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Maryland Fishing Report: August 1

Picture of Debris in the water of the bay.

Photo by Kevin McMenamin

Recent heavy rains caused a lot of changes to our Chesapeake Bay waters. Large volumes of water coming down from Pennsylvania necessitated the opening of more than 20 gates at Conowingo Dam, causing high water levels in the lower Susquehanna River and floating debris entering the bay.

Boating will be difficult in the upper and middle bay, and water contact should be kept to a minimum. Boaters should report any navigation hazards to the Maryland Natural Resources Police at 410-260-8888, or the U.S. Coast Guard at 410-576-2693.

One positive side effect of the water release is that the striped bass in the upper bay got a break with cooler temperatures and mixing of oxygenated water.

Forecast Summary: July 25-31

Right now muddy debris-laden waters are present from the top of the bay down below Chesapeake Bay Bridge. The release cooled bay waters by 3-5 degrees and also recharged oxygen to most of the water column. As of July 27, the coolest waters from surface to bottom were from the Susquehanna Flats down to the Still Pond area. The temperature break appears to be near Gunpowder Neck, with warmer waters below that point. The National Oceanic and Atmospheric Administration buoy at Annapolis reads 78 degrees while Point Lookout says 81 degrees.

From the Bay Bridge north, most areas have adequate oxygen from surface to bottom. For anglers fishing bay waters, continue to seek the best combination of clear, cool, oxygenated waters. There will be above average tidal currents through Thursday as a result of the recent full moon July 28.

For the full weekly fishing conditions summary and more detailed and up-to-date fishing conditions in your area of the bay, be sure to check out Eyes on the Bay’s Click Before You Cast.

Upper Chesapeake Bay

Trying to navigate the waters of the upper bay has been akin to walking through a minefield. The amount of debris ranging from leaves to whole trees is hard to believe. The Conowingo Dam had 22 gates open over the weekend releasing approximately 400,000 cubic feet of water per second; currently the release is down to slightly less than 100,000. Runoff from western shore tidal rivers has added to the debris fields along with raw sewage from overflowing sewage treatment plants.

Photo of man holding striped bass by the bay bridge.

Photo by Jason Haney

Once the rain stopped this past weekend, a few boats did slowly venture out into the upper bay to try some chumming and found striped bass at Swan Point, Love Point and Podickory Point. The fishing was described as a slow pick, but fish were caught. A group of boats could also be seen anchored up on the southwest side of the Bay Bridge chumming in about 15 feet of water. There has also been an early morning topwater bite near the rock piles.

Despite less than stellar water in the tidal rivers, fishing for white perch has been very good. Small spinnerbaits or spinners are a good choice when casting near shoreline structure. Bloodworms or grass shrimp are good choices when fishing in deeper waters with a bottom rig. There are catfish in the tidal rivers and can provide plenty of entertainment for those fishing on the bottom with cut bait.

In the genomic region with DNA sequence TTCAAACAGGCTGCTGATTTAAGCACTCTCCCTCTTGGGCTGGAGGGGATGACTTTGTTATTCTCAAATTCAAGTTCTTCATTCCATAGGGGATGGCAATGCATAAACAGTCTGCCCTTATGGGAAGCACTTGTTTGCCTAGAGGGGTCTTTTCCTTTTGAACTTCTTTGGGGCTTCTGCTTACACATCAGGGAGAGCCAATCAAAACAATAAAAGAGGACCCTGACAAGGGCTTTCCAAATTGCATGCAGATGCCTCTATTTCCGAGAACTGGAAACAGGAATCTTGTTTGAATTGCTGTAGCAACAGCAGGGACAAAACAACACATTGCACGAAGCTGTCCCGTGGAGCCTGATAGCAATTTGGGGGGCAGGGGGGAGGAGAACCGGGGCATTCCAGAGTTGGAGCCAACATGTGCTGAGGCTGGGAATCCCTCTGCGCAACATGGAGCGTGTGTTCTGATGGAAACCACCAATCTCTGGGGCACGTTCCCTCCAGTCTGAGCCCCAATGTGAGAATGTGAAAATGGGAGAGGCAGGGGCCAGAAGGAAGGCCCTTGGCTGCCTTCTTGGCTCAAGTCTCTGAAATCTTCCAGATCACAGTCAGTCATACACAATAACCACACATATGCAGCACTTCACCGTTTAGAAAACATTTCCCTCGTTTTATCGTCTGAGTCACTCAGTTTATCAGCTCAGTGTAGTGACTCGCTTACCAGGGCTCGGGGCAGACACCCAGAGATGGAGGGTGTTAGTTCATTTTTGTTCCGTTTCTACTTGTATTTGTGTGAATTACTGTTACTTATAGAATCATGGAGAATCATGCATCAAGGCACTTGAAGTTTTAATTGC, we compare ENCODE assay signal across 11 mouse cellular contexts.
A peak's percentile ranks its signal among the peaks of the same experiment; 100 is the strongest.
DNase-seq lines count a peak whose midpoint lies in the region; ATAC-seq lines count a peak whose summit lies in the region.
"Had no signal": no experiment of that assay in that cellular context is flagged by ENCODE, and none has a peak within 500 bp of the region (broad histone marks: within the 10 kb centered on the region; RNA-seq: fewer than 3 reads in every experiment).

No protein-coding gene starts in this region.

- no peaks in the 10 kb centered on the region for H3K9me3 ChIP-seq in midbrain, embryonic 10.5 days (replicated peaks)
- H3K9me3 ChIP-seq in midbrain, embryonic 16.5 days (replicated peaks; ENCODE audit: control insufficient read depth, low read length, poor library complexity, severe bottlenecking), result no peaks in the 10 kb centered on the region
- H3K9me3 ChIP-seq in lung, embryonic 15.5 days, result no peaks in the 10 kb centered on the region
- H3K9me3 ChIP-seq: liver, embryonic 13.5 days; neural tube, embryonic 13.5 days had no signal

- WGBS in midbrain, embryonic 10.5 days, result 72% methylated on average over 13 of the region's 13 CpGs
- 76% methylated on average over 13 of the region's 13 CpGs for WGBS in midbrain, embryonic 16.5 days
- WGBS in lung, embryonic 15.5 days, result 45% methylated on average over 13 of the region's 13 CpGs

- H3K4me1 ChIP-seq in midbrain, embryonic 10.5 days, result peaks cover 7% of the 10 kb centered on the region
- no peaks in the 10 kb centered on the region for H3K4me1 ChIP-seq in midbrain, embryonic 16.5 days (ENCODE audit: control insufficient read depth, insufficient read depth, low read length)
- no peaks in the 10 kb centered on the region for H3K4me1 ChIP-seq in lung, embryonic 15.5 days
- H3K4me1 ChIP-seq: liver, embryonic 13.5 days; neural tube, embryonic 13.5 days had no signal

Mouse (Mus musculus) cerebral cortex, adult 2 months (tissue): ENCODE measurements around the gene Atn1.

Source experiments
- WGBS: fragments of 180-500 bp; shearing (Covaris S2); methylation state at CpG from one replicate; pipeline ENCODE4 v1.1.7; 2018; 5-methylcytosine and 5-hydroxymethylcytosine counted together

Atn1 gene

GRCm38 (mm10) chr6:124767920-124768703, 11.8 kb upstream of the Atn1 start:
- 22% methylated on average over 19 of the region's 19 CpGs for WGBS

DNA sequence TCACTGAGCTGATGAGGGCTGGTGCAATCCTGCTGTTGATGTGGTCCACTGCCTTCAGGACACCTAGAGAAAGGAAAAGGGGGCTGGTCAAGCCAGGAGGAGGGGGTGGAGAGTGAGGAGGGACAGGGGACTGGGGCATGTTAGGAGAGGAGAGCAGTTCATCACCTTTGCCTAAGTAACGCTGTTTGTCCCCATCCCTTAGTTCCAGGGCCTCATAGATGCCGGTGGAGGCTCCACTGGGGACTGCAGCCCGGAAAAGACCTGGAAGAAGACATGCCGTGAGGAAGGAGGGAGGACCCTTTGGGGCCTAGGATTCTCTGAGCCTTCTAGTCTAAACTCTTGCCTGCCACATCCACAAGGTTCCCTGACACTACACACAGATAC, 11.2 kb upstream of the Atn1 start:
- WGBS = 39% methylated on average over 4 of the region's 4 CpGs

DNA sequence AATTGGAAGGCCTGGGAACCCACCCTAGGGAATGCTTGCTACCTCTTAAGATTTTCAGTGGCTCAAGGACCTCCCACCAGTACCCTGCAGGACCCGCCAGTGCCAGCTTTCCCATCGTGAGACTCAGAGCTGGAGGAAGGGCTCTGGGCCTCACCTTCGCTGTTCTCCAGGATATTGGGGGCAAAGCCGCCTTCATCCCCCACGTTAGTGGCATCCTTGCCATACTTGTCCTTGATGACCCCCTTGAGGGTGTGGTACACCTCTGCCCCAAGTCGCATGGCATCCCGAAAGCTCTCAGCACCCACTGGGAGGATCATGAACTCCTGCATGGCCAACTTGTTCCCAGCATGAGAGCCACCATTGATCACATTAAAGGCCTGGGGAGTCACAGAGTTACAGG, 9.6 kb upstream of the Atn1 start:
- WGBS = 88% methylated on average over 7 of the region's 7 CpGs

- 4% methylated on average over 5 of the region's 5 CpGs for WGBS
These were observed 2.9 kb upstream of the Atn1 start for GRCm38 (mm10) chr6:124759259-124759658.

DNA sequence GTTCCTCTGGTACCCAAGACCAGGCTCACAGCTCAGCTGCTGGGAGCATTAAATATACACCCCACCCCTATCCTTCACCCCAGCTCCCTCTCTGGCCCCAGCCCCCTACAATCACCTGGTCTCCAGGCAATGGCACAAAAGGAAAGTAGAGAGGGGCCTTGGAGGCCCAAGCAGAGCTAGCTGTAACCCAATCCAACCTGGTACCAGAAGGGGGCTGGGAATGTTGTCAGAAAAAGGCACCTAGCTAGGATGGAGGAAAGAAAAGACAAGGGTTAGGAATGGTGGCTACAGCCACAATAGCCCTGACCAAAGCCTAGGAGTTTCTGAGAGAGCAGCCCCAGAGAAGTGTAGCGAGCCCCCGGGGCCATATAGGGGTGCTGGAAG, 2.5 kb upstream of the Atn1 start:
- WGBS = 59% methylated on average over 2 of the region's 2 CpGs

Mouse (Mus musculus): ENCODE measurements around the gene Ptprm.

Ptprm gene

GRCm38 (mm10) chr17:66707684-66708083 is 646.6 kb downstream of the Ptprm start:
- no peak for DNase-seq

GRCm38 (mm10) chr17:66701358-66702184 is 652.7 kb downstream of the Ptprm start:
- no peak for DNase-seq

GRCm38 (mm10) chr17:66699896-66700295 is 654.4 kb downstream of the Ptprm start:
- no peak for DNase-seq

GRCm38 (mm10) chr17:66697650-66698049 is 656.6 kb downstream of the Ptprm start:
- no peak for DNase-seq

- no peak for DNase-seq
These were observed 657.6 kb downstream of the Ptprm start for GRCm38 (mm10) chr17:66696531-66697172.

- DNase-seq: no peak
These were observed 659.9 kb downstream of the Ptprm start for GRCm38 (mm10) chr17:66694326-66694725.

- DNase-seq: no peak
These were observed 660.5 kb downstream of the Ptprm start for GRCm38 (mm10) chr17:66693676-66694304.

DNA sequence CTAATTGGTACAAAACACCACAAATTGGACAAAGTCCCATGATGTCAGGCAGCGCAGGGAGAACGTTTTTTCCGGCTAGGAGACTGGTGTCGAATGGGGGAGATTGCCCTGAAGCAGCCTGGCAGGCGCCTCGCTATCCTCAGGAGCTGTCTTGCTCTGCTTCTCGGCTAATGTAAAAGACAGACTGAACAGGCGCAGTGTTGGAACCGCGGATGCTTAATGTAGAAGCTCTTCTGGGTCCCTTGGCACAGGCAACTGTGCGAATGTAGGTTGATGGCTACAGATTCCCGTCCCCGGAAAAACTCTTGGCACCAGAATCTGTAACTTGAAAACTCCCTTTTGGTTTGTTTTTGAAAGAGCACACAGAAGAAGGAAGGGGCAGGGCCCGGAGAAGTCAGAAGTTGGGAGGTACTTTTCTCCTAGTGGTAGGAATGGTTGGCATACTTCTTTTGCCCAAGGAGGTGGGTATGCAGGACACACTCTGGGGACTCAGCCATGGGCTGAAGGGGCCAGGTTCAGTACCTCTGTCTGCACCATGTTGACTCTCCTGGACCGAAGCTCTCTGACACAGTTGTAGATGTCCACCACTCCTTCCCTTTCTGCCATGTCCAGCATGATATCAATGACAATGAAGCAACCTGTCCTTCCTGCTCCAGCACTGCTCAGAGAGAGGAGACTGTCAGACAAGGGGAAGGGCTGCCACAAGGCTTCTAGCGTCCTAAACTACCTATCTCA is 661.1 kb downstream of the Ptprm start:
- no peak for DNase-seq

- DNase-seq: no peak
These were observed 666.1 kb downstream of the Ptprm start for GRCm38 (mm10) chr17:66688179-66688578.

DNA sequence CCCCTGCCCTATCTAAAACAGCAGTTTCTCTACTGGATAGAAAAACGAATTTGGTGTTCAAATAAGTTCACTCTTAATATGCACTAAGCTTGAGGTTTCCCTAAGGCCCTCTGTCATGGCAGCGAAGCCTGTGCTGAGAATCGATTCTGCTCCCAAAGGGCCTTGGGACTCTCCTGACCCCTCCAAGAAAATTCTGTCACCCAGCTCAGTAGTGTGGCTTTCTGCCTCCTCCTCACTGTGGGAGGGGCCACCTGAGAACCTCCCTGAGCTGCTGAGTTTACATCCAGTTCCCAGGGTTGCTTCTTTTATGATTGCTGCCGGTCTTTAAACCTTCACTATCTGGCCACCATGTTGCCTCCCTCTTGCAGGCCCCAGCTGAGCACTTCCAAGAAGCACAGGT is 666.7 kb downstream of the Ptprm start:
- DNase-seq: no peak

Middle Bay
Photo of man holding up a striped bass.

Herb Floyd holds up an early morning striped bass. Photo by Rhonda Floyd

Unfortunately the floating debris from Conowingo Dam is moving into the middle bay region this week, and will pose a big problem for boaters. There are spot available in the lower Choptank River for those wishing to try some live lining. The spot can be found on hard bottom inside of Black Walnut Point. The striped bass can be found on the shallower edges of Thomas Point, Tilghman Point in Eastern Bay and edges near Sharps Island and the Diamonds at the mouth of the Choptank.

It will be difficult to troll in the middle bay region due to debris fouling lines but if you do, gold spoons and crankbaits with rattles would be a good bet. There continues to be an early morning shallow water bite for striped bass in the region’s tidal rivers and Poplar Island rocks. Topwater lures and jerkbaits are popular lures to use.

Lower Bay
Fishing for striped bass tends to be a stable option this week as compared to farther up the bay. Chumming and live lining spot are the most popular ways to fish along channel edges in the bay and lower Potomac River. Focal points are the rock piles above Point Lookout and to a lesser degree Buoys 70 and 72. In the lower Potomac, the steep channel edges parallel to St. Georges Island and Tall Timbers are providing good success. There are a lot of smaller striped bass in the mix, but larger fish are also being caught.

Live lining spot has been very popular, and the deeper edges of the shipping channel and in the lower Potomac have been great places to fish. A tip from anglers who are gaining experience with circle hooks is to hook the spot behind the dorsal fin and more toward the tail.

Small bluefish are showing up in the area but the larger ones along with Spanish mackerel have been holding south in Virginia waters. This may be due to the large amounts of runoff coming down the Potomac and reducing the salinity in the bay. Cobia are scarce as well and most catches are been reported in Virginia waters.

Fishing for spot and croaker is good in the lower Patuxent River, the lower end of Hoopers Island, and Tangier and Pocomoke sounds. Bloodworms are the most popular bait for catching spot, while croaker can be caught on peeler crab or bloodworms. Fishing for white perch has been excellent in the tidal rivers, creeks and sounds this week. Casting small lures along shoreline structure in the early mornings or late evenings is a fun way to catch them. Fishing in deeper waters with bloodworms or grass shrimp on a bottom rig will also put some nice perch in an ice chest.